OK, you could argue that this transforms a nice old car into a Frankenstein monster, but (of course) I disagree. It’s no different than the “resto-mod” craze that’s seen ill-handling vintage muscle cars transformed into faster, safer, more reliable cruisers. The Porsche Club of America, and its many subgroups, don’t frown on modified cars and the cars are welcome at club gatherings. You can find dozens of suppliers in Porsche Panorama, the PCA monthly and in The Porsche 356 Registry, to name a few publications. Talking with many Outlaw owners, they’ve usually started with a beater 356 or 911, so you could argue that they are preserving cars that might otherwise not have been restored. If you can, find a copy of “How to make an old Porsche Fly,” by Craig Richter – it’s been out of print for years – or download it from the author’s website for a nominal fee. It’s a great start.

Bruce Meyer and his wife Raylene in their highly modified "Outlaw” Porsche 356A. Bruce bought his first Porsche in 1961. Photo: Bruce Meyer.

One of the best-known Porsche Outlaw owners is Bruce Meyer, whose collection of historic racecars, Le Mans winners, full classics and hot rods, is one of the best in country. “I’ve had my Outlaw Porsche 356 for at least 25 years.’ Says Bruce. “I’m sure I didn’t invent the idea, but I was certainly one of the first. I bought my little ’57 356A Coupe in a basket, unassembled and it was red.  I’d already gone through my “red car” period and thought it would look cool as an old silver Porsche GT. The engine is a bit over 1800-cc and develops about 125-bhp, which is enough.  It’s got the full GT appearance group with Speedster seats and a roll bar.  I’ve done a dozen rallies and driven it from Chicago to LA on Route 66 on two occasions. Since I built it, we’ve done over 20,000 trouble-free miles.”

“I’ve driven Porsches since 1961,” Bruce continues. “That’s over sixty years, and truth be told, it’s my most favorite marque. We also have an Outlaw ’72 911S with a 3-liter Twin Plug ANDIAL engine…it makes my ’73 lightweight RS feel slow! I love the Outlaw concept,” he adds. “It’s another fun way to enjoy the brand and much like hot rodding … you do it your way with cues inspired by Porsche’s rich racing history. With Porsche prices being what they are for the pure examples, it leaves a little on the table for the creative ‘Porsche-files’ to stand out and be in the game.”

Rob Ida, who owns Ida Automotive in Morganville, NJ, displayed his much-modified Outlaw 911 at the SEMA (Specialty Equipment Marketer’s Association) show a few years ago, to great acclaim. “One thing I love about the Porsche culture,” Ida says, “is that there’s an encouragement to modify or personalize the cars. Unlike Ferrari owners who seem to be turned off by modifications, the Porsche owner has a blank canvas. Component interchangeability among different models and years, allows updates while still using OE parts.” Ida adds, “Growing up mostly around American hot rodders, I was surprised how many Porsche owners were also hot rod owners. ‘Outlaw’ is the term I think of when I’m imagining a modified or personalized Porsche, with the ongoing ability to update and improve.  My personal Porsche 356A Outlaw coupe has been one of the most enjoyable and versatile vehicles I’ve owned.”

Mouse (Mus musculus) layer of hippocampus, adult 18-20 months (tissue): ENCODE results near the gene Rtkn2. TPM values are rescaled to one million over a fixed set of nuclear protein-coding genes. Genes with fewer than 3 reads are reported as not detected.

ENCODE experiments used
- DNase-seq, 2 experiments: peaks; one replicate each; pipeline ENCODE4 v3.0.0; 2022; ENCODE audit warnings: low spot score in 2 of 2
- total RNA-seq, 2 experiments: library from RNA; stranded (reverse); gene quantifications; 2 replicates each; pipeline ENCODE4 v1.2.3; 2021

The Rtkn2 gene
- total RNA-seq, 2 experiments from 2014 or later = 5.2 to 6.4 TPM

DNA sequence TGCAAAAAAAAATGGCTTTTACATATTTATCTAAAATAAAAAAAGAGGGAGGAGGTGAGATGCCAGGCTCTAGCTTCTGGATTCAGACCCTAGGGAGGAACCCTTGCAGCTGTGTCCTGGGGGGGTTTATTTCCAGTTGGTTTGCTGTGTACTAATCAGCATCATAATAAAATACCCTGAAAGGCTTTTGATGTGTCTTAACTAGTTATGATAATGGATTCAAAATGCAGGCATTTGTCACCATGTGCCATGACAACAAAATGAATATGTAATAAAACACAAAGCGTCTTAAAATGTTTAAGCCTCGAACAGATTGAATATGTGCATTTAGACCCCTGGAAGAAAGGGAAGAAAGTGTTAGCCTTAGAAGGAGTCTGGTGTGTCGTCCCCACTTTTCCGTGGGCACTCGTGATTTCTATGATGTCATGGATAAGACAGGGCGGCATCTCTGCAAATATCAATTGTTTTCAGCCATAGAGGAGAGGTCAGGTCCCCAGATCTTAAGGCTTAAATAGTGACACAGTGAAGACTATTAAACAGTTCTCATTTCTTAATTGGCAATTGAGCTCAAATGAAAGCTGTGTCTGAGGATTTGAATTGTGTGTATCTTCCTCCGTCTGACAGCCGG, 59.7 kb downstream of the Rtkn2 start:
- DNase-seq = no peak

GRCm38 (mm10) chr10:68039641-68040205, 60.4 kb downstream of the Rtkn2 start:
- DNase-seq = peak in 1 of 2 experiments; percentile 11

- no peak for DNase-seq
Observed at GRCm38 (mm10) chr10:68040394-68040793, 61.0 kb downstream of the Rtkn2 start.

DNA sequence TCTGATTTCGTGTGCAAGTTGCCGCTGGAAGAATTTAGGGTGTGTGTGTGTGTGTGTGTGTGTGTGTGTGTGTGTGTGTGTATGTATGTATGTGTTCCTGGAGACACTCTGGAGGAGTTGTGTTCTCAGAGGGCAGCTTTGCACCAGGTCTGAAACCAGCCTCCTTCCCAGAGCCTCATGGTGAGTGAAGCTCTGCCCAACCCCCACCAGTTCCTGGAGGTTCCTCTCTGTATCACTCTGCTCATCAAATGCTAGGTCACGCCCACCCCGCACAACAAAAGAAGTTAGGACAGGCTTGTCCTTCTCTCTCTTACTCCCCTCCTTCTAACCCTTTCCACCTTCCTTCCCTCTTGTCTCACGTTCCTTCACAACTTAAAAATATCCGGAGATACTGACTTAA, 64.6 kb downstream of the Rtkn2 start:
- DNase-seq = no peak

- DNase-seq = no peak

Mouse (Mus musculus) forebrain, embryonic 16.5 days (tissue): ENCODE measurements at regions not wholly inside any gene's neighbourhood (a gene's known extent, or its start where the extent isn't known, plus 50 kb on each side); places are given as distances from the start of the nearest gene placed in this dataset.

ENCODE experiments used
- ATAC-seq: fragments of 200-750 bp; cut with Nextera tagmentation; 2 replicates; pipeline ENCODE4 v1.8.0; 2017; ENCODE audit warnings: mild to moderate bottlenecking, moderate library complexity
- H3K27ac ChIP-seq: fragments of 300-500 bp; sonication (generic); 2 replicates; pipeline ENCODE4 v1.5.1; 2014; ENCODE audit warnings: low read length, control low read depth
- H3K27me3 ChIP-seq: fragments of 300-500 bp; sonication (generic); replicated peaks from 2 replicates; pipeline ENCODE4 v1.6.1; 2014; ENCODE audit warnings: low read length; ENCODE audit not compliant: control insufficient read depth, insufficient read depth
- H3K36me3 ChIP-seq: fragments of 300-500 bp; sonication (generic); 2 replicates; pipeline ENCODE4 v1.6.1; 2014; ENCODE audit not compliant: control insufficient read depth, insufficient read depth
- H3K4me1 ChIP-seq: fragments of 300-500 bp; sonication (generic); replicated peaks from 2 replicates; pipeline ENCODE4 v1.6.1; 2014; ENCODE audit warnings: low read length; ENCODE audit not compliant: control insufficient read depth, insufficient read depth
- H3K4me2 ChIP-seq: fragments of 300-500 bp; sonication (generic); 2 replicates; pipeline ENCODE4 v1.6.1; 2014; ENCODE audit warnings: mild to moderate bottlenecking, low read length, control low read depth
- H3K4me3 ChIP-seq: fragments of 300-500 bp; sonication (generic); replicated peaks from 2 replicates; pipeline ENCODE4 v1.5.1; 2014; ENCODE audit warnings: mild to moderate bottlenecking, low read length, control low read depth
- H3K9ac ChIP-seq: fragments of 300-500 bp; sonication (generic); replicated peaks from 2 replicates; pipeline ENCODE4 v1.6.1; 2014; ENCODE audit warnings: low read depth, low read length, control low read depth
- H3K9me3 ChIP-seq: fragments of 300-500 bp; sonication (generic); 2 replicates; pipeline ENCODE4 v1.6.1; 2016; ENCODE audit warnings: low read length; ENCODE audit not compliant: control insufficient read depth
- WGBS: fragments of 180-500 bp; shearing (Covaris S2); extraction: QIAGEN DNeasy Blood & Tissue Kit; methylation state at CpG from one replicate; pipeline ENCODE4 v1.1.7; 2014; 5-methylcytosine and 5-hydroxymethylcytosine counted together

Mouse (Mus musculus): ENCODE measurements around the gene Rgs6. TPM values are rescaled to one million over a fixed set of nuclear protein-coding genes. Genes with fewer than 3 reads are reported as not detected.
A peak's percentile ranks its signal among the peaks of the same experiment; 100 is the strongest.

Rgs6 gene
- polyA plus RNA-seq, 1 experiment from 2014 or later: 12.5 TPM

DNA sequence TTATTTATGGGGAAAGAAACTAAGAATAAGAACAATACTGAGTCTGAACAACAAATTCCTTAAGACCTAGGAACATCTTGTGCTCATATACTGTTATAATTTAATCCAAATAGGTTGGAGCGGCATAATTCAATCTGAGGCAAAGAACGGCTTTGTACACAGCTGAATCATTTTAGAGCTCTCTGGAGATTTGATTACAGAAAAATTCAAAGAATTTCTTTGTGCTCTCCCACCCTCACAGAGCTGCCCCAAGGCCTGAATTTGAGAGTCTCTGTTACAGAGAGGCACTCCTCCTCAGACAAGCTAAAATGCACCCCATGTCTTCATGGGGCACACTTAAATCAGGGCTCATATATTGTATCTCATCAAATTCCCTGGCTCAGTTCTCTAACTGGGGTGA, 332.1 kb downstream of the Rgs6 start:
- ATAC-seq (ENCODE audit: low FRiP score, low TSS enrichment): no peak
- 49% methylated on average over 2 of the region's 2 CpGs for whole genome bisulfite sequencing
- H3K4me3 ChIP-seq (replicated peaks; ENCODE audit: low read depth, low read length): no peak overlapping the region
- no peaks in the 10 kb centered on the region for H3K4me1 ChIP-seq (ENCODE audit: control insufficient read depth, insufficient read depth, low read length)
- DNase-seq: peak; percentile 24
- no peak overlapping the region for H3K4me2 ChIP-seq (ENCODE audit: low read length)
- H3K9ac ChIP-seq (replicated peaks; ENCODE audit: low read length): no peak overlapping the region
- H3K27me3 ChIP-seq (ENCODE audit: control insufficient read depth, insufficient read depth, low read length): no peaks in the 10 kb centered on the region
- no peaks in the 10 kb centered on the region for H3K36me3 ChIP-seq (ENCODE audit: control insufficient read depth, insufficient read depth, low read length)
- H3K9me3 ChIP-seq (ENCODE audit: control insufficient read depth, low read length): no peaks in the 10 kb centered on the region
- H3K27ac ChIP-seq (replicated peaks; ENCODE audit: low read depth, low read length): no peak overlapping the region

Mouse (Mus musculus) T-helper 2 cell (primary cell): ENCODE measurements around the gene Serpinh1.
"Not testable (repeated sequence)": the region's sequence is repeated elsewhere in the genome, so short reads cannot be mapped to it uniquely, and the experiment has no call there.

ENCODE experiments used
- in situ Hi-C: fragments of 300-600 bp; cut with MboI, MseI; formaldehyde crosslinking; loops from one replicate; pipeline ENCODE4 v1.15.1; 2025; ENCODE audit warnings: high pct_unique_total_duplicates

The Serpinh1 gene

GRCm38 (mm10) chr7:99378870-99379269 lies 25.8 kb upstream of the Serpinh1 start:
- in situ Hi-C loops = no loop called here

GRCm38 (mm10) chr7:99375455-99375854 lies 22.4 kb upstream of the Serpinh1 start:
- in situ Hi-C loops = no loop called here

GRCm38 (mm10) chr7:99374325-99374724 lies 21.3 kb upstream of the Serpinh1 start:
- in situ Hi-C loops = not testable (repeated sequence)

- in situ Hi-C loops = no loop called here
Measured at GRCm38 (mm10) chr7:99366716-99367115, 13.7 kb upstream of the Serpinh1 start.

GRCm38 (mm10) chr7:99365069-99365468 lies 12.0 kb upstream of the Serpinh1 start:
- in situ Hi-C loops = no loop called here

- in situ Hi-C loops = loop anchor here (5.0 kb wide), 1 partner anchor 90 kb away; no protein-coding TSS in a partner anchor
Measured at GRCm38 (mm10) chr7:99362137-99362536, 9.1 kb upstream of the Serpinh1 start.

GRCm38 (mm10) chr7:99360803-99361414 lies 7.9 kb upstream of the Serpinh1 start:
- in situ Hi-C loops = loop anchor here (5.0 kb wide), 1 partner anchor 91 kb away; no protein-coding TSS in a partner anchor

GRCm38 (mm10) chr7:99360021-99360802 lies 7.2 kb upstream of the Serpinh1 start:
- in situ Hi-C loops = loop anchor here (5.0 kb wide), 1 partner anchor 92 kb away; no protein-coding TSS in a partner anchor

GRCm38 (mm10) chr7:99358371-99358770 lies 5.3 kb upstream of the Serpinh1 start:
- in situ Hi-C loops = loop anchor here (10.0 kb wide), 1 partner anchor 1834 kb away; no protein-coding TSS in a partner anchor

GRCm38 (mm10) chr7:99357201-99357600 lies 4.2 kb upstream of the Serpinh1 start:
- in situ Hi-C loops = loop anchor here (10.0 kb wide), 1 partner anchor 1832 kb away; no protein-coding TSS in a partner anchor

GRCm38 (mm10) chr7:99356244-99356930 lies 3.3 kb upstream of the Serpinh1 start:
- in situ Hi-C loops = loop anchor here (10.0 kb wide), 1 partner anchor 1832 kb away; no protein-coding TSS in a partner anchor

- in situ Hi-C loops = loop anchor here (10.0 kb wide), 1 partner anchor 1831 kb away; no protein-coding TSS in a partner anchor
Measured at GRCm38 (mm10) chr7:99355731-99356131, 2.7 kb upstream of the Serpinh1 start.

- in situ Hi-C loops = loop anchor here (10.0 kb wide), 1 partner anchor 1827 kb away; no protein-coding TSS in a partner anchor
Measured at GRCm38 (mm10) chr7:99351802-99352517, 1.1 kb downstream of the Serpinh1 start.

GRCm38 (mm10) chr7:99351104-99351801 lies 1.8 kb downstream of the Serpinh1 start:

1964 Porsche 911 "NO2" by Workshop 5001. Photo: Workshop 5001.

On a personal note, I bought a 1961 Porsche Super 90 T5 Coupe last year for my wife Trish. Despite an inspection, it turned out the engine had two bad cylinders. Secretly, I was delighted. Porsche racer Chuck Allard rebuilt it with a 1720-cc big bore kit, Shasta Design Engineering barrels, J.E. forged pistons, a Tim Berardelli racing cam, 912 heads and balanced rods, and several more improvements. Eric Wills from Wills Werkes fitted a high-torque starter, a 911 dual chamber master cylinder, new Koni’s and then he reinstalled the engine. Is it an Outlaw now? Not really – it’s just got more power and torque than the factory provided.

So, what do Porsche restorers think of all this?   I spoke with Cam Ingram, owner of Road Scholars, in Durham, NC, one of the premier Porsche restorers in the country.

“I think the Outlaw builders make a vital contribution to the Porsche brotherhood,” Cam said. “They’ve re-stimulated interest in the early 356s. Since the dawn of time, people have been modifying Porsches, especially Speedsters. Outlaws are just a new interpretation. I think there’s a market for it, and it’s good for the brand and the hobby to have all these young people re-engaged. The collector car hobby is expensive, and this allows a way for guys to get involved at a different price point.”

At Singer, art and engineering blend to perfection. Photo: Singer Vehicle Design

Cam’s dad, Bob Ingram, owned one of Magnus Walker’s “Urban Outlaw” modified 911’s. The Ingrams were impressed that Magnus had come to the US from the UK with very little money or opportunity, then modified 911’s for himself and became a popular success. “My father was interested in buying something that had become a cultural artifact,” Cam says. “We enjoyed owning it, but then we sold it. It became so recognizable, my father literally couldn’t drive the car around because of all the attention it drew.”

I had to ask Cam if he’d build an Outlaw for a client. “We’ve had that (request) happen,” he said. “But we are really passionate as a company in authentically restoring these cars. It’s a niche market, we’re good at it. What drives me is to make sure we’re preserving the cars the way the company actually produced them. There are many guys who do those (Outlaws), Rod Emory being the top guy, but we’re well-known for our authentic restorations. Rod works on some cars that would never have been saved. I applaud him. We don’t get to do the super-sexy stuff. We do everything to factory specs.”

What does Porsche AG think of private companies modifying its older models? It’s simple. Porsche Motorsport North America is now assembling all-new engines for Singer – that’s more than a tacit approval.

Superlative doesn't being to describe this Porsche 911 by Singer. Photo: Singer Vehicle Design

With Porsche AG selling more new cars than any time in its history, top management in Stuttgart and Atlanta would be foolish to buck this trend. Outlaws flatter the brand, and they keep more Porsches on the road.

Bottom line: the latest factory Porsche 911 is a remarkable car — much faster, very sophisticated and more luxurious than any of its predecessors. But for customers who want the ultimate in personalization and exclusivity, a modified Porsche, whether it’s an Emory 356A or the latest multi-million-dollar Singer DLS (Dynamics and Lightweighting Study) 911 coupe is the answer. You can’t get that from the factory.

As long as there are Porsches, there will be outlaws.